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Domain user problem

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Hey guys,

I'm testing your extension and I found this:

When I try to connect using a domain user account (DOMAIN\USER) it says it can't connect "access denied" even when the user has admin rights on that server (DBA), but it does work when a regular user (NOT DOMAIN) logs in, any ideas what can be causing this?

Thanks.

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jfha73 wrote Oct 8, 2013 at 7:32 PM

Just to clarify, the message is not "access denied" it is "login failed for user DOMAIN\USER"

icosahedron wrote Oct 22, 2013 at 5:44 PM

Interesting. Can you show the exact PHP line? I'm wondering if it might require double backslashes?

Jay

icosahedron wrote Oct 22, 2013 at 5:44 PM

Also, can you connect to the database from SSMS or sqlcmd?

jfha73 wrote Oct 22, 2013 at 9:44 PM

This is what I have to test connection:
<?php
$serverName = $_POST['server']; // serverName\instanceName
$connectionInfo = array( "Database"=>$_POST['dbName'], "UID"=>$_POST['username'], "PWD"=>$_POST['password'] );
$conn = sqlsrv_connect( $serverName, $connectionInfo);

if( $conn ) {
     echo "<h2>Connection established.</h2>";
     sqlsrv_close( $conn );
}else{
     echo "<h2>Connection could not be established.</h2>";
     die( print_r( sqlsrv_errors(), true));
}
?>
I will try with double "\" and I can connect just fine using any other way to connect.

jfha73 wrote Oct 22, 2013 at 9:45 PM

I forgot to say it gets the variables from a form.

jfha73 wrote Oct 22, 2013 at 9:47 PM

I tried using DOMAIN\User and I get same error.

jfha73 wrote Oct 22, 2013 at 9:49 PM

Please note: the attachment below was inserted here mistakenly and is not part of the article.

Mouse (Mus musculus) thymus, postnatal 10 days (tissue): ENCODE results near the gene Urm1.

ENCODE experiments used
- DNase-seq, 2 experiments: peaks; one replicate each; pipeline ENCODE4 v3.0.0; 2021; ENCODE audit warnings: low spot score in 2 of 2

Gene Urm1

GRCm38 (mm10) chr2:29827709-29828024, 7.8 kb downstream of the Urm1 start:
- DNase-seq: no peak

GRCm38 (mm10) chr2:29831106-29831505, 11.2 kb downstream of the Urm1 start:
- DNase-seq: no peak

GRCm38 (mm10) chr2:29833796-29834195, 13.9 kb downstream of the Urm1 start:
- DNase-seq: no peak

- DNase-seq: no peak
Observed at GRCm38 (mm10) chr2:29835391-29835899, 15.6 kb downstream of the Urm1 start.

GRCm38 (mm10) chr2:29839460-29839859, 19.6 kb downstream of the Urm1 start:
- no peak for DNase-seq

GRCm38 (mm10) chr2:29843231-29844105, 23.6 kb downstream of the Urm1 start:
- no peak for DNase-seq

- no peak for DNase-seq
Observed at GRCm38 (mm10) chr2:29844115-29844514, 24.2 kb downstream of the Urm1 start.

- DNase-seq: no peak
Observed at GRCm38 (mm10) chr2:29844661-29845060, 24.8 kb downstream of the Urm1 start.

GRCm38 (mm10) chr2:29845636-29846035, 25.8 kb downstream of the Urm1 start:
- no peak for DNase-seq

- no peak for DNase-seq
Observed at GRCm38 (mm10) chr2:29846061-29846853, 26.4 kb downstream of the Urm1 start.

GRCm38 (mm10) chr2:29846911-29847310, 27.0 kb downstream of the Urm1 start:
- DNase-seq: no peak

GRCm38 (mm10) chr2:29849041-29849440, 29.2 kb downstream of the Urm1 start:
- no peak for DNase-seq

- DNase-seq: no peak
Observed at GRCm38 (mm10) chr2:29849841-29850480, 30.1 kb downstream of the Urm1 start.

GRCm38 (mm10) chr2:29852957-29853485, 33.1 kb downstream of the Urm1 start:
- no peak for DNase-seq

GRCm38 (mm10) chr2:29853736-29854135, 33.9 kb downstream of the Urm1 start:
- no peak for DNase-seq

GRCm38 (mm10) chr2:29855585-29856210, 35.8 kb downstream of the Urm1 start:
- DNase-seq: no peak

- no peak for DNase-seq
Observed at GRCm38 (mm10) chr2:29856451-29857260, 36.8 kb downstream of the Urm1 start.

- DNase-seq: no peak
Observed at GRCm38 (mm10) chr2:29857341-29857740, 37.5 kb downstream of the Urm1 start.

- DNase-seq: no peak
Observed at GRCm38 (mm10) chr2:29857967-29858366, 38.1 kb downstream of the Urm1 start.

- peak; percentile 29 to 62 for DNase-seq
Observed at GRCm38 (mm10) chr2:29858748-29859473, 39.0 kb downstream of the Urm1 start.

DOMAIN\User (double backslash)

jfha73 wrote Oct 22, 2013 at 9:50 PM

weird, I put double backslash on this forum and it shows 1

robertjohnson wrote Oct 23, 2013 at 10:07 AM

You cannot log-in with Windows authentication using a UID and PWD. The UID and PWD are for SQL Server credentials. Windows authentication is trusted, you don't send the UID - it gets it from your session. That's what it is.

With PHP, the Windows ID comes from the PHP instance. Why not check the forum where this has been discussed several times.

jfha73 wrote Oct 24, 2013 at 1:16 AM

Doesn't that depend on what Browser and Server you use?

I know Windows Authentication can be used using IIS and IE, but in my case I use Apache and Firefox, does that apply in my case?

Thanks.

jfha73 wrote Oct 24, 2013 at 1:23 AM

Also, how about if I want to login as another user? for example, I have 2 accounts, one that's a regular user with no admin rights to anything but my computer and a second one that has admin rights for everything in the domain, I am at my computer logged in with my regular user account and I want to login using SQLSRV with my admin account?

It just doesn't make sense to me.

robertjohnson wrote Oct 24, 2013 at 9:34 AM

PHP will use the credentials that Apache starts with for trusted login. So when you call sqlsrv_connect without a UID and PWD, the connection will be attempted with most likely your computer's system account.

You could either:
  • add a Windows login on SQL Server for the computer's system account that Apache is starting as.
  • set the start-up account for Apache to the same account that has access to SQL Server.
To be honest with you I think SQL Server credentials are the better route with PHP, then you can set up as many different accounts as you want and not have login issues when you deploy to different computers.

It does make perfect sense - with trusted login there is no password exchange, which would weaken the whole process of logging in. It just isn't suited to server side processes that may need to impersonate different accounts, but don't have a built-in/secure way to do that *.

(* if you were an experienced Windows developer you could make a COM class that impersonates another Windows user - any SQL connections you make while impersonating will use the impersonated credentials, and stay that way even after you stop impersonating - so to connect as a different Windows user, you: impersonate... connect with trusted login... stop impersonating... use your connection. However, it defeats the purpose of trusted login, and is not very different to using SQL Server credentials).